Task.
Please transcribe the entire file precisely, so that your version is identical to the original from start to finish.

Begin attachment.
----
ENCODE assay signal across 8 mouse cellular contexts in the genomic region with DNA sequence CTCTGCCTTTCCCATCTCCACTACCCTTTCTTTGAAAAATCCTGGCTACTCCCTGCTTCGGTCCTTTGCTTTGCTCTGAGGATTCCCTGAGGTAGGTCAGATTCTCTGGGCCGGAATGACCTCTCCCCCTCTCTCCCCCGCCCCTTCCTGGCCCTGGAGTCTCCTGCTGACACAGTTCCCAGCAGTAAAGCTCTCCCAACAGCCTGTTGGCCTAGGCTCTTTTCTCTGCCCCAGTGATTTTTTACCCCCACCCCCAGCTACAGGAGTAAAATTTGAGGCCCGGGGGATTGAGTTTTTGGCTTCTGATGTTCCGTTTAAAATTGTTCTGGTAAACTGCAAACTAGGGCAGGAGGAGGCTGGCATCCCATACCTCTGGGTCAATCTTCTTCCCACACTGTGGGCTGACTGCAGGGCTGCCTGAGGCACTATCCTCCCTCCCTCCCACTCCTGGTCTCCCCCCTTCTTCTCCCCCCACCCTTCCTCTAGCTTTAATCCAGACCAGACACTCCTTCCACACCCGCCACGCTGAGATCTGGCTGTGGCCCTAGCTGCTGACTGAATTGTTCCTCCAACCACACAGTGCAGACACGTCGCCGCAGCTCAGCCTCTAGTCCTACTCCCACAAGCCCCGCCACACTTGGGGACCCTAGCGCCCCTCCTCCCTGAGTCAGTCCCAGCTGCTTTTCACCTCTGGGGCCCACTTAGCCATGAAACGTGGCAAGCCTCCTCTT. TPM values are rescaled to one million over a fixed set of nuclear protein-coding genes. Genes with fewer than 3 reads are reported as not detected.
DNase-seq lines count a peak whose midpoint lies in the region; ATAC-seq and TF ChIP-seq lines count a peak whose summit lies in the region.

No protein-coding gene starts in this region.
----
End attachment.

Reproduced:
ENCODE assay signal across 8 mouse cellular contexts in the genomic region with DNA sequence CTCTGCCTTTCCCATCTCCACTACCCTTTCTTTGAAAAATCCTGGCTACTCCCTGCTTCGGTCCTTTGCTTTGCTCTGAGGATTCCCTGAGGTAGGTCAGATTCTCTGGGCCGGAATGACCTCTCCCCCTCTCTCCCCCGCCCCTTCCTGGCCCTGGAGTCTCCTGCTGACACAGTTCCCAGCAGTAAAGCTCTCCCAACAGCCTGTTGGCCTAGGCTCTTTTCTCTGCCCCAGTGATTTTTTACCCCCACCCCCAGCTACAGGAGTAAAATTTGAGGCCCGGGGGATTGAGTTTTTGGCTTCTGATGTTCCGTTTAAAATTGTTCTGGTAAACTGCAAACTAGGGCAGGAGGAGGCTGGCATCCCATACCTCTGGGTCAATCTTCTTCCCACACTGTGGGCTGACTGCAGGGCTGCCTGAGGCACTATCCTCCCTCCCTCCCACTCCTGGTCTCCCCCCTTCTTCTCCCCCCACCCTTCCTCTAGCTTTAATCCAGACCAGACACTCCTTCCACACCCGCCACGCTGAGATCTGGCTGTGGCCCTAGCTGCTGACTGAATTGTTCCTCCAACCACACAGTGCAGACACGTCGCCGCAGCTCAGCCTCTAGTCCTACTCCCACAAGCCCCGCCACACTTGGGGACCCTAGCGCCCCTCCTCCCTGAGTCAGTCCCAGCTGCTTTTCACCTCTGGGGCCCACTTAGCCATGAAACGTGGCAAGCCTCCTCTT. TPM values are rescaled to one million over a fixed set of nuclear protein-coding genes. Genes with fewer than 3 reads are reported as not detected.
DNase-seq lines count a peak whose midpoint lies in the region; ATAC-seq and TF ChIP-seq lines count a peak whose summit lies in the region.

No protein-coding gene starts in this region.